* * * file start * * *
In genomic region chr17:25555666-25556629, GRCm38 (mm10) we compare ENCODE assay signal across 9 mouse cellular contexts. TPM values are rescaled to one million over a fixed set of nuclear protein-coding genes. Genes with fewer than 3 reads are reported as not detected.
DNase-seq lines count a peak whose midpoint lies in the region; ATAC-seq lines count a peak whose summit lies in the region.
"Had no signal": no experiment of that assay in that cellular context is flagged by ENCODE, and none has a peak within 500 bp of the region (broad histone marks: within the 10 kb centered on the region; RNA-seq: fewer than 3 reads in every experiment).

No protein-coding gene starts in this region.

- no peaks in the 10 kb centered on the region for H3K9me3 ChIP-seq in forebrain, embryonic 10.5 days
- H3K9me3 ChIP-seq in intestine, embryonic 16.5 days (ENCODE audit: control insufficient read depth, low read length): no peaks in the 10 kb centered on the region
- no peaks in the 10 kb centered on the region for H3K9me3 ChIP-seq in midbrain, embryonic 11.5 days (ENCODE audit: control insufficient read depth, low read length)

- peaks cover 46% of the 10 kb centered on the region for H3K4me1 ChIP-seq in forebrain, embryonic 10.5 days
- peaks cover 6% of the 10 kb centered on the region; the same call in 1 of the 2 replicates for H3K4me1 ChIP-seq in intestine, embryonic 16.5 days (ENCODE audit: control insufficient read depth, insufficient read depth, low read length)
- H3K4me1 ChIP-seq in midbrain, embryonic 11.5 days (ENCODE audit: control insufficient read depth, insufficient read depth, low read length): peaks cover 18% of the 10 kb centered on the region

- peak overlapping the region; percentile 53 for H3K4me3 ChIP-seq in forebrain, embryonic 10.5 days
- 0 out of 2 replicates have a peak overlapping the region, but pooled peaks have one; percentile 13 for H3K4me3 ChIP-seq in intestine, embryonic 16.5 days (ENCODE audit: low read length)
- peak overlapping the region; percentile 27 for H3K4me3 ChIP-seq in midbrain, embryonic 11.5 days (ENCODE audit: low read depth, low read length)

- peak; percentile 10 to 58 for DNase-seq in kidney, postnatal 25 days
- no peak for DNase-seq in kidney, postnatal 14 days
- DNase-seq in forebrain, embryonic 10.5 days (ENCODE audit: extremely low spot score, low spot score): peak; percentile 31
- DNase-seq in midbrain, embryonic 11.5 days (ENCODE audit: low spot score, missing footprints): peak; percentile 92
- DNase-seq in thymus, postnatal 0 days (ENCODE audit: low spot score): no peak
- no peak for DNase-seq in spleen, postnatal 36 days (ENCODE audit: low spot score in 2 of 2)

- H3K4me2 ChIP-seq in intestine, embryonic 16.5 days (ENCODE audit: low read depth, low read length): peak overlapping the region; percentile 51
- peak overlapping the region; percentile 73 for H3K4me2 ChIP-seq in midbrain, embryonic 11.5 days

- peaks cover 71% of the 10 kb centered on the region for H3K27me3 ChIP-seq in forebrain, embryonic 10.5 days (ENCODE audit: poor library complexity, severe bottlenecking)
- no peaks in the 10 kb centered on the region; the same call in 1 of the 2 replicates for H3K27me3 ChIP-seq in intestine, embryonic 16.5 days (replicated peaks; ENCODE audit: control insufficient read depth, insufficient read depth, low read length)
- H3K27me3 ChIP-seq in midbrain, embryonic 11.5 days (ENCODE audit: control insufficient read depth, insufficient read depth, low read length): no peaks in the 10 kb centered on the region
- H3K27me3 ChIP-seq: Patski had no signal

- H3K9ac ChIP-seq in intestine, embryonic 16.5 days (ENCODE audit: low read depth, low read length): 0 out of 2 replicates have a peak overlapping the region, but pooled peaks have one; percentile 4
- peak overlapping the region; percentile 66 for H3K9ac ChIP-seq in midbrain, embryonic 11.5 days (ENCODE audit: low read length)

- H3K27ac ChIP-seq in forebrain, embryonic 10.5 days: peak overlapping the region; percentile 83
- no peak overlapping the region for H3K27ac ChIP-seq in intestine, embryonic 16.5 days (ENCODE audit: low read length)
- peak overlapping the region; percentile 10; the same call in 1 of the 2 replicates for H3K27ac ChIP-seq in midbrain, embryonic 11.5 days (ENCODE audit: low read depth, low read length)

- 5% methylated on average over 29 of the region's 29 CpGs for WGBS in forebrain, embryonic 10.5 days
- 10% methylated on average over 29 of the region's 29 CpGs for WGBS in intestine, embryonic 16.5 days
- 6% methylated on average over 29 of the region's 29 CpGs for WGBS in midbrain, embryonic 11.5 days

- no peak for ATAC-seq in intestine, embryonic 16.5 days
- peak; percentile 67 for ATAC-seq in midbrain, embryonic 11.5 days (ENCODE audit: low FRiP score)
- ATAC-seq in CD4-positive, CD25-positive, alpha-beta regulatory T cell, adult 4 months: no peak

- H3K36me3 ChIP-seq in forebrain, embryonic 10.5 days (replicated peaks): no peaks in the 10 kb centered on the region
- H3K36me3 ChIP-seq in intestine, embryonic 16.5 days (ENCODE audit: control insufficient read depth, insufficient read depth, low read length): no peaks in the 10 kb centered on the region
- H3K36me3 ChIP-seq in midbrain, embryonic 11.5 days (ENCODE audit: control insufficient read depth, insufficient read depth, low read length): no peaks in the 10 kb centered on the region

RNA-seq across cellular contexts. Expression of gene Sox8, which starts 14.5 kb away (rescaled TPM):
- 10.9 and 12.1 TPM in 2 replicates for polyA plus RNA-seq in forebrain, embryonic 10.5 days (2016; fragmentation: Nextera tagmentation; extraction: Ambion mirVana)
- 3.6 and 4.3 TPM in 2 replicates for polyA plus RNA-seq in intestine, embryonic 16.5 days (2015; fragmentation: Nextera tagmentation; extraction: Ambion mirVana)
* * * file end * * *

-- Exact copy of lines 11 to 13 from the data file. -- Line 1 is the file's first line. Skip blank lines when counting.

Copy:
- peak overlapping the region; percentile 53 for H3K4me3 ChIP-seq in forebrain, embryonic 10.5 days
- 0 out of 2 replicates have a peak overlapping the region, but pooled peaks have one; percentile 13 for H3K4me3 ChIP-seq in intestine, embryonic 16.5 days (ENCODE audit: low read length)
- peak overlapping the region; percentile 27 for H3K4me3 ChIP-seq in midbrain, embryonic 11.5 days (ENCODE audit: low read depth, low read length)